The Dart Developer Summit is your forum for meeting the Dart engineering team, Googlers using Dart, and your fellow Dartisans. Our community has told us they want to hear how you are using Dart. What is your cool new pub package? How did you use Dart on the client or server? What are you tips and tricks?
Our sessions are live streamed and recorded to help you get the word out. The summit is April 28th-29th in San Francisco, California. Call for Proposals closes on Jan 30th!
See you there!
If you might be interested in joining us, feel free to add yourself as a "guest" to this Google+ event. Doing so is a non-binding indication of interest and we will set up a proper registration form soon. We will share more details about the event as they become available.
In V8, Irregexp compiles a regular expression by parsing it and converting it into an intermediate automaton representation, which V8 then analyzes, optimizes and finally directly generates native machine code. The V8 implementation requires a native-code backend for each supported host architecture. Indeed, at the time of writing V8 has 7 distinct Irregexp backends.
In Dart, Irregexp initially compiles a regular expression, just as in V8, by parsing, converting, analyzing and optimizing it. Finally Dart generates IR (intermediate representation) instructions. This IR is the same representation used for ordinary Dart code and so we use the existing Dart optimizing compiler to further optimize the code and generate native machine code.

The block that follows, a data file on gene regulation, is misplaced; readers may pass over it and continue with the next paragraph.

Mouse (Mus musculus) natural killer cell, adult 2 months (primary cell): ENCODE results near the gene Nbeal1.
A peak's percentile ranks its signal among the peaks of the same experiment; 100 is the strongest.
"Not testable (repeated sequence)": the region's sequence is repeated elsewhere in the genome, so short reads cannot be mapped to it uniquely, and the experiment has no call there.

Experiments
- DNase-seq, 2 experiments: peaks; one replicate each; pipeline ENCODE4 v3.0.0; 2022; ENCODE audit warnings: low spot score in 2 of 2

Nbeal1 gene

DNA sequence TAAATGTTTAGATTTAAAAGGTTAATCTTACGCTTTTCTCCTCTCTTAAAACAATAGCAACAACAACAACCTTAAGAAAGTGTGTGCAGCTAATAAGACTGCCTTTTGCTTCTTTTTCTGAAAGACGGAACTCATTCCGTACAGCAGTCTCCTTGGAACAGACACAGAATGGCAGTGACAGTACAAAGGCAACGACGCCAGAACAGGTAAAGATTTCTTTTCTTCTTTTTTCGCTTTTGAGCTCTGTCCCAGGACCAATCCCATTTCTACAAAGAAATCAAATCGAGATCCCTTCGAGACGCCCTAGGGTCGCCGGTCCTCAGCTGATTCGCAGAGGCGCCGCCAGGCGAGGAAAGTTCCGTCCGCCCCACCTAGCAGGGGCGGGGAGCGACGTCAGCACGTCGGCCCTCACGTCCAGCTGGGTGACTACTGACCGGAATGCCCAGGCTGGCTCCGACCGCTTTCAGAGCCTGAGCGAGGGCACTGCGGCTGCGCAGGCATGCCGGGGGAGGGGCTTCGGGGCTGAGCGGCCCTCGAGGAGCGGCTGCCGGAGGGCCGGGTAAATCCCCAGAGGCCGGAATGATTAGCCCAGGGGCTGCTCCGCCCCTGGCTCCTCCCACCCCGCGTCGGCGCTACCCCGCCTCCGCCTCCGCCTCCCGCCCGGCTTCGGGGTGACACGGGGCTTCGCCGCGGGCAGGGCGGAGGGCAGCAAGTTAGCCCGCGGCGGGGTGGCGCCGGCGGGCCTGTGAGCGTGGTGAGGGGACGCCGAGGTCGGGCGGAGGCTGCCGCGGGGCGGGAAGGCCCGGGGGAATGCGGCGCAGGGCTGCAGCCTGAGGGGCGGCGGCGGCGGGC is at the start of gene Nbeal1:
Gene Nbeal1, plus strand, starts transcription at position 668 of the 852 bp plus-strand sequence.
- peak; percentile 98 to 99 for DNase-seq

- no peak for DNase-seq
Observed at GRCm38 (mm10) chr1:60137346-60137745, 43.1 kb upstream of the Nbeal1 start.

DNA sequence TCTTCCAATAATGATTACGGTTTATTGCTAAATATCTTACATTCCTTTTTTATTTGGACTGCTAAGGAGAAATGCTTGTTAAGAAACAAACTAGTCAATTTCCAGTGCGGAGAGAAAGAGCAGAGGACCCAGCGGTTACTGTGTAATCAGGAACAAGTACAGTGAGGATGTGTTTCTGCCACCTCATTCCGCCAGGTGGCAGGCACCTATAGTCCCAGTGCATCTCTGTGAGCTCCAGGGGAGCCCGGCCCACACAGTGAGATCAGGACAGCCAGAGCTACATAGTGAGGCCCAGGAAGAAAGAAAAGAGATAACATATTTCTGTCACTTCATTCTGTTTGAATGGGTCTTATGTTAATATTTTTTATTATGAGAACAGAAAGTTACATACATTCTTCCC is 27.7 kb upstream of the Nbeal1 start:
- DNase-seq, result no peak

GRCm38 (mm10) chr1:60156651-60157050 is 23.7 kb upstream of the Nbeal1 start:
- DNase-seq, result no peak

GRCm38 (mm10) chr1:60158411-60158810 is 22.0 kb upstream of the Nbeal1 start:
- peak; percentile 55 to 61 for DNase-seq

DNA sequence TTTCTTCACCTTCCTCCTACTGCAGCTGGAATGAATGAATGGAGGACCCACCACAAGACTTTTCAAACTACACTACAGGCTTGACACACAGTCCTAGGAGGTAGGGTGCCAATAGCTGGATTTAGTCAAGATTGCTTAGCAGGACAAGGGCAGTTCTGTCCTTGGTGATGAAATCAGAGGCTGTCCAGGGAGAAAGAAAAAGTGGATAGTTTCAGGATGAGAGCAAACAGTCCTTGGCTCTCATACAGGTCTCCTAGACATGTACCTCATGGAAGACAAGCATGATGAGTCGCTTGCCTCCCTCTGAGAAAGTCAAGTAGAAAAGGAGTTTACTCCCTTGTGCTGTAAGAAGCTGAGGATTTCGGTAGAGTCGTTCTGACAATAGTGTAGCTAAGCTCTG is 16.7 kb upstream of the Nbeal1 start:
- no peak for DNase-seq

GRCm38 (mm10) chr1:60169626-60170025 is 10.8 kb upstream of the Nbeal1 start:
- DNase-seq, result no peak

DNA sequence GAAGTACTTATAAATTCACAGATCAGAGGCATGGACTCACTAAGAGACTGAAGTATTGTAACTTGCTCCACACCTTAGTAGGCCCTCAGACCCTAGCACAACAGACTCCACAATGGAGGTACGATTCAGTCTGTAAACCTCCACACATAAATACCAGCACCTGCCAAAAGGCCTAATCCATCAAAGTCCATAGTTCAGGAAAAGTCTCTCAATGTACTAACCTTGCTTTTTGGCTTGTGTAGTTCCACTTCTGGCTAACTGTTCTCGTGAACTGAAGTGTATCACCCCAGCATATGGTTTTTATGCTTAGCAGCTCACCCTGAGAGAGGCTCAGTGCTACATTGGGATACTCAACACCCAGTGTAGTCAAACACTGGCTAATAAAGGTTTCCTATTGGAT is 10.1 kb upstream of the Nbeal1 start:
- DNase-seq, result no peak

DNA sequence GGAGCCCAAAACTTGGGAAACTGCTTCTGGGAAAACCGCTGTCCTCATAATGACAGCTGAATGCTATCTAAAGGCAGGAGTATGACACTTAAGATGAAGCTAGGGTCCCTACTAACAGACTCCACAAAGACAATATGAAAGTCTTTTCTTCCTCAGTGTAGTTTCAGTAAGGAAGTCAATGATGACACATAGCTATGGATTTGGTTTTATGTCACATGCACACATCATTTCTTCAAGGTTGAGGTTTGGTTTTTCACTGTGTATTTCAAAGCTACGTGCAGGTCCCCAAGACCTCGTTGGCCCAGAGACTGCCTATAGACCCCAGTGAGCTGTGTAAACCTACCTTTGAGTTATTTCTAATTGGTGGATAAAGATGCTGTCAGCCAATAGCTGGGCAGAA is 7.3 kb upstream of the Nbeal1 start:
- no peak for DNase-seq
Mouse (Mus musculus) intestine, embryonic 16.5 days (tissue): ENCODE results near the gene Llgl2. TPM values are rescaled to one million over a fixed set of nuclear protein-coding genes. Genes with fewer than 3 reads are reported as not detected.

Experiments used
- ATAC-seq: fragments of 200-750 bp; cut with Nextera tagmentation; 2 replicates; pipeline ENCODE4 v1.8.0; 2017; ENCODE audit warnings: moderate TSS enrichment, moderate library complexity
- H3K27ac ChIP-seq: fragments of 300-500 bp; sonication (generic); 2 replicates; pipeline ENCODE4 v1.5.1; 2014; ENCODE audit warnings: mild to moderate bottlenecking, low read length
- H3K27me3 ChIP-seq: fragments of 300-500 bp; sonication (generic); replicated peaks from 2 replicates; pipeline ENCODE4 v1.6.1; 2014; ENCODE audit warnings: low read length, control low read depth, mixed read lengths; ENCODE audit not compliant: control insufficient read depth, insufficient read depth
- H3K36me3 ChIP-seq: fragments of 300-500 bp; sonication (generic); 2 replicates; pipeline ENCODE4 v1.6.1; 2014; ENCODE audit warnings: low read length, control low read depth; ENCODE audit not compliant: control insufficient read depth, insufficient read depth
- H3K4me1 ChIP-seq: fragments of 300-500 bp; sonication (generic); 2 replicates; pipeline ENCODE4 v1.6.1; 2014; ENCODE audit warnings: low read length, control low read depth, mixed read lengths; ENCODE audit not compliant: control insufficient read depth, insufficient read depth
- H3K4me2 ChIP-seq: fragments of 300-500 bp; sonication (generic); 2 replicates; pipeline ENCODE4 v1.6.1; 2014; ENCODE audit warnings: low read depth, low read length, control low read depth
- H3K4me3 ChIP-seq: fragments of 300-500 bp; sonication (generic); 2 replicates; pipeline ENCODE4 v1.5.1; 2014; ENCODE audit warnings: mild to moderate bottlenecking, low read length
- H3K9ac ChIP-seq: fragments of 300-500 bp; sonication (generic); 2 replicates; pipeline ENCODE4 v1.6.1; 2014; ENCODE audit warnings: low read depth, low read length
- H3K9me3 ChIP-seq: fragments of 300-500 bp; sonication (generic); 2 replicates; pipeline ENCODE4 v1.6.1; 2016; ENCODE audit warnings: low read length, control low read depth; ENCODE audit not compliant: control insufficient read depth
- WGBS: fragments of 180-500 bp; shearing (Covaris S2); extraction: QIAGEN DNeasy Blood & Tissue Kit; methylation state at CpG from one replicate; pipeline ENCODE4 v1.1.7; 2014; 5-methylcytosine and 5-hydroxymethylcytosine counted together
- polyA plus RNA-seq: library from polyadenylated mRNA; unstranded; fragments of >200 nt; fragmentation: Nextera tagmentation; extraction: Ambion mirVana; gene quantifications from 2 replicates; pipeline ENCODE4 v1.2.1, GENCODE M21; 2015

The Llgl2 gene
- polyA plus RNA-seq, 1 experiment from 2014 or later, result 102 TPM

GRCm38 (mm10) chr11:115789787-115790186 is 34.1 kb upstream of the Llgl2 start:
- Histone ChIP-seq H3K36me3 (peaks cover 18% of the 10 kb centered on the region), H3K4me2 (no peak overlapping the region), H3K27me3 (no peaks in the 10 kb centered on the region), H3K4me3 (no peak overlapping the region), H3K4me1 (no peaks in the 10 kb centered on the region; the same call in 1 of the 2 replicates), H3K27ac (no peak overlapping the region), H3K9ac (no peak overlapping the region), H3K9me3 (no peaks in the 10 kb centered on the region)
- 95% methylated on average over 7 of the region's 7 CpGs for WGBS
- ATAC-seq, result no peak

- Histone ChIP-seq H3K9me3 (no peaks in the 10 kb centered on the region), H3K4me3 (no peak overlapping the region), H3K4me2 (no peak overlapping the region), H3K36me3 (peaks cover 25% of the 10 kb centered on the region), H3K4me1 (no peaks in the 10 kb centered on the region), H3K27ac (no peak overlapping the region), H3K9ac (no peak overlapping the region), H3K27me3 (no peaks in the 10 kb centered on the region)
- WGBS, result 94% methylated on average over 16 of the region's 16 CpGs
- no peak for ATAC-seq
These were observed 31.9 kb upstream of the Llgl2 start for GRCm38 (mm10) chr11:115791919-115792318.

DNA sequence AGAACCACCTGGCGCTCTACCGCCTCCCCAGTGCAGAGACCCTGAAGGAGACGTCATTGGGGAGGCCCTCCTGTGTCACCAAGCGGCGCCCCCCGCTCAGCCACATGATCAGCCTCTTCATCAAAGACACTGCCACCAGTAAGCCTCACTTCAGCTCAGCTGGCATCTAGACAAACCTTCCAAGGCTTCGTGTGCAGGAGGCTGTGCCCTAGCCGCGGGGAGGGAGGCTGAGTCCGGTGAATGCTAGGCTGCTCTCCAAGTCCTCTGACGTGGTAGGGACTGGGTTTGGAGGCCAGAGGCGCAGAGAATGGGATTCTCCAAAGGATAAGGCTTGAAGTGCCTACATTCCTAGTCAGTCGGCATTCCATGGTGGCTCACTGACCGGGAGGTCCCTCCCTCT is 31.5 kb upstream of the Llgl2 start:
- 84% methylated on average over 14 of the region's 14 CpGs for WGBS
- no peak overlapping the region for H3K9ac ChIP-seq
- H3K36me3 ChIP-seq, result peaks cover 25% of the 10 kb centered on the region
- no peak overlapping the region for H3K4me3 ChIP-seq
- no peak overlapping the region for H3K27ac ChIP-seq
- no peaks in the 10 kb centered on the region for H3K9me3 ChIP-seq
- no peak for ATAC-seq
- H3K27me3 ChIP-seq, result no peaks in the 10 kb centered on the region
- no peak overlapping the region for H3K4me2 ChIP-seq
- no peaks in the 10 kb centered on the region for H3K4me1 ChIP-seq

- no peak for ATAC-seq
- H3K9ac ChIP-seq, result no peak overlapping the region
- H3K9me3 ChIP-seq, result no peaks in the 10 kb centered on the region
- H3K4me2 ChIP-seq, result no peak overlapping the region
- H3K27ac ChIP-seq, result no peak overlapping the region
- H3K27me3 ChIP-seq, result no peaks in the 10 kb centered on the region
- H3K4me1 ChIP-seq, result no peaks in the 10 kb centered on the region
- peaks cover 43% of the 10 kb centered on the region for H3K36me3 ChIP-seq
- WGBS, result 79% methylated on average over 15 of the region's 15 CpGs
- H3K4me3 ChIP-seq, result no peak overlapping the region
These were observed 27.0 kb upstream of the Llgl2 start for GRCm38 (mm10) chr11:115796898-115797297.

The Dart implementation has been tested against the same benchmark suite as developed for V8’s Irregexp. Here, the Dart VM is within a factor of two from V8. For short-running regular expressions, such as parsing URLs, Dart is actually faster due to a very fast entry to the generated matching code.
There are several reasons we don’t hit the same peak performance as V8 across the board. For example, Dart spends more time on compiling regular expressions because, after building the Dart IR, we further optimize the code. Also, V8’s hand-tuned machine-code backends are expertly tailored to executing regular-expression code on each individual platform. The machine code Dart produces is not as efficient because the existing optimizing compiler can’t make the same assumptions about properties of the code (such as what to hold in registers and what not to). We will be looking at these issues, and due to the single shared Dart backend, improvements become improvements to the Dart VM as a whole.
We hope you enjoy Dart's new and improved regular expressions. Look for the new implementation starting with Dart 1.9, which is now in the developer channel.
Follow-up to yesterday's videos. This time I push the changes to the browser automatically, and fire a custom event that the web application can listen to, so it can redraw when code changes.
I'll try to build up the courage to listen to myself speak and make a proper video with a voiceover. But not today.
Code is here: https://codereview.chromium.org//847573003.
If you know people around Aarhus who are - reshare.
See you there.
- University of AarhusComputer science, 1997 - 2003
- Holstebro Gymnasium1994 - 1997
- Google Inc.Software engineer, 2006 - present
- Esmertec AGSoftware engineer, 2004 - 2006
- OOVM A/SCo-founder, 2002 - 2004
How I Learned to Stop Worrying, and Love Dart - Matt Briggs
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